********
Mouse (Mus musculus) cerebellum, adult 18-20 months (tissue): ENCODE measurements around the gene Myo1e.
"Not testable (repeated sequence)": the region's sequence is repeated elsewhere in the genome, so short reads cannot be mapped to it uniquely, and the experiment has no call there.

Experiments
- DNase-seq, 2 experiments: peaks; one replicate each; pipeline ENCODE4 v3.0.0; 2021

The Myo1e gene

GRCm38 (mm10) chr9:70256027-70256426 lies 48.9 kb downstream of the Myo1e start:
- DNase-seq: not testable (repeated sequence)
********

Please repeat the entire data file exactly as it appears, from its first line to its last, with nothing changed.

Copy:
Mouse (Mus musculus) cerebellum, adult 18-20 months (tissue): ENCODE measurements around the gene Myo1e.
"Not testable (repeated sequence)": the region's sequence is repeated elsewhere in the genome, so short reads cannot be mapped to it uniquely, and the experiment has no call there.

Experiments
- DNase-seq, 2 experiments: peaks; one replicate each; pipeline ENCODE4 v3.0.0; 2021

The Myo1e gene

GRCm38 (mm10) chr9:70256027-70256426 lies 48.9 kb downstream of the Myo1e start:
- DNase-seq: not testable (repeated sequence)